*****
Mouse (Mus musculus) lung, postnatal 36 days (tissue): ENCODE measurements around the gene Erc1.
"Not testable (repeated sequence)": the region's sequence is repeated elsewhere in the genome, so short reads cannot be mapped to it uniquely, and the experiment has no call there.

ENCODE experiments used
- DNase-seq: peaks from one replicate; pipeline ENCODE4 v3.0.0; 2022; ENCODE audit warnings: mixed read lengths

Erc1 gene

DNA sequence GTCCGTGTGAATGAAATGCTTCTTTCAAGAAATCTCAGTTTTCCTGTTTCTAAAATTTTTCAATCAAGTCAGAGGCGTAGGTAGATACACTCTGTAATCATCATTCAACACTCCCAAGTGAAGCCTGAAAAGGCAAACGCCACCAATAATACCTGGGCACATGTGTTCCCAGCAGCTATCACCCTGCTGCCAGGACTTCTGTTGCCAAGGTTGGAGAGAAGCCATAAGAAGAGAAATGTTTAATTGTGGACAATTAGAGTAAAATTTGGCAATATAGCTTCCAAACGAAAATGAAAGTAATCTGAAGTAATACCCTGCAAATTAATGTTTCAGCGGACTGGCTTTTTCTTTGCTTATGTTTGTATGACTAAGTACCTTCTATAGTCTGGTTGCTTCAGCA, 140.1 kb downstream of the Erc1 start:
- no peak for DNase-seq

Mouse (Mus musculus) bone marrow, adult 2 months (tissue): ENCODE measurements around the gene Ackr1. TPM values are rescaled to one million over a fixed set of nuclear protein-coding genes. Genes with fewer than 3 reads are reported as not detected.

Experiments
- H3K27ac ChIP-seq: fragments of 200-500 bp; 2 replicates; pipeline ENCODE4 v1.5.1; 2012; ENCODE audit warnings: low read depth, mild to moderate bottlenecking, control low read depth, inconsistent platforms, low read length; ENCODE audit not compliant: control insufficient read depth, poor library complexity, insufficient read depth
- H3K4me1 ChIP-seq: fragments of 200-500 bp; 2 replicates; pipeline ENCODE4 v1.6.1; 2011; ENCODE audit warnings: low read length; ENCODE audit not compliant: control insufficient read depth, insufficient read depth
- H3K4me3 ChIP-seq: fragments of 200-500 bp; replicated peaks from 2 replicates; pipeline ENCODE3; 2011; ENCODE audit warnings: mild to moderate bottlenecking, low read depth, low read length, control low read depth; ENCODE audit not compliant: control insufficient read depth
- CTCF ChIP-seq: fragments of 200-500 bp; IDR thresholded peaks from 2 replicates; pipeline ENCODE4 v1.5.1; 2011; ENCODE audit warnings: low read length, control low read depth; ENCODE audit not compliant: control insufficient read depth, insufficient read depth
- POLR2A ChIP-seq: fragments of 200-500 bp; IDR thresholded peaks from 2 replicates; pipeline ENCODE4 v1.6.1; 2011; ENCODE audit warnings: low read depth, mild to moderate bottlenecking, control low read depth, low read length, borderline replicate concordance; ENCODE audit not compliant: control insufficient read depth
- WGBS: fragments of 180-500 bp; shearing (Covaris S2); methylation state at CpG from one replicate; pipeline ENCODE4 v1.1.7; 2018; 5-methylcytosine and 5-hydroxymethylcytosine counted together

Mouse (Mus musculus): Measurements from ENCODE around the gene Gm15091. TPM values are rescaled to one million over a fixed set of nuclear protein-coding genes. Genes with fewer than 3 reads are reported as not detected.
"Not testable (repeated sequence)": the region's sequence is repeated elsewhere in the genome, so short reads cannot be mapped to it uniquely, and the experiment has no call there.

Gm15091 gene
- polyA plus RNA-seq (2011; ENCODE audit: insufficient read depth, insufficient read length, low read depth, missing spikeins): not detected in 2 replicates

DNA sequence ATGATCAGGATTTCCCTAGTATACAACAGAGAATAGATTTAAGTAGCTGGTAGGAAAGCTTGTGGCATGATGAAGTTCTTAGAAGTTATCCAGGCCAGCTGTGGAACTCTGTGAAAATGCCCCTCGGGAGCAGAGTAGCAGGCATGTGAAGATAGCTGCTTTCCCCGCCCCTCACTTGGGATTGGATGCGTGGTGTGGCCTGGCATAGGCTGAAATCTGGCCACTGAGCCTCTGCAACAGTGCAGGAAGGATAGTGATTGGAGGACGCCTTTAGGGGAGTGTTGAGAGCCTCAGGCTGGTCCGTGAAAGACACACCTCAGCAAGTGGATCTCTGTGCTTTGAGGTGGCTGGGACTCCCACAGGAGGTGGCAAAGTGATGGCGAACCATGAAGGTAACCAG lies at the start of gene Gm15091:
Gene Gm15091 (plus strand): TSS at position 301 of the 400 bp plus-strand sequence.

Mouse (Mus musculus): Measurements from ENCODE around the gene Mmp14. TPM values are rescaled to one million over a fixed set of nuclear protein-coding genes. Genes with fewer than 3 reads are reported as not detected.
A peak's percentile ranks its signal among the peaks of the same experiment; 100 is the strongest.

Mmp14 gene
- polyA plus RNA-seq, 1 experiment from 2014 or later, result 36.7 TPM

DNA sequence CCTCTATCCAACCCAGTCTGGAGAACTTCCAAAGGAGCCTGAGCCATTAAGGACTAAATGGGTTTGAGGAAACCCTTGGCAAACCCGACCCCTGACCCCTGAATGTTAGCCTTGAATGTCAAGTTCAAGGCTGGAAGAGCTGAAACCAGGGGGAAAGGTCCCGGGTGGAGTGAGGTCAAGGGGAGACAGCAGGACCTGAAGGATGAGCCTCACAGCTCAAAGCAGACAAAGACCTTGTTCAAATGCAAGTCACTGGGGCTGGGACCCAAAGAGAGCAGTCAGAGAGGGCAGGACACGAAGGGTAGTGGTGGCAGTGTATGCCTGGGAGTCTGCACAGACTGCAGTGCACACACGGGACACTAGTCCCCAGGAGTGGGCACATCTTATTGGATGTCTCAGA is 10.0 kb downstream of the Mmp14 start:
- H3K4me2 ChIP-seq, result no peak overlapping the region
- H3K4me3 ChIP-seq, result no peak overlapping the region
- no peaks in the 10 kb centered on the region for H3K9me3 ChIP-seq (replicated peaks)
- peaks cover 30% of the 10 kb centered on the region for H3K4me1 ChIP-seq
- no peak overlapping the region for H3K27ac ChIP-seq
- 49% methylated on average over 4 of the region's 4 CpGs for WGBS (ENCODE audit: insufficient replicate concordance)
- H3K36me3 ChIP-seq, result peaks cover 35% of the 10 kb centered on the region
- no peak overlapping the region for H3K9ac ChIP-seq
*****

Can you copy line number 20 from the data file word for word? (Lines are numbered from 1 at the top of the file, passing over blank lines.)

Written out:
DNA sequence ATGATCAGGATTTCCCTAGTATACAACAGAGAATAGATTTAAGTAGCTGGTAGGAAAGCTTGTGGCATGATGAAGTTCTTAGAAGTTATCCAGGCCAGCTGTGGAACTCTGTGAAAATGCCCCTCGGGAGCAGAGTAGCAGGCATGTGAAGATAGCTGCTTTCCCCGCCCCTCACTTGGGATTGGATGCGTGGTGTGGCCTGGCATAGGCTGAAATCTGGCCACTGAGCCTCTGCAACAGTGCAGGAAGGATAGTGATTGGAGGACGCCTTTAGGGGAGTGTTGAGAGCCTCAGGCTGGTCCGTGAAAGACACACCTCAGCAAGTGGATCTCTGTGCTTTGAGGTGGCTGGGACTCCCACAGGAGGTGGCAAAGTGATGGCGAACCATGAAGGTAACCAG lies at the start of gene Gm15091: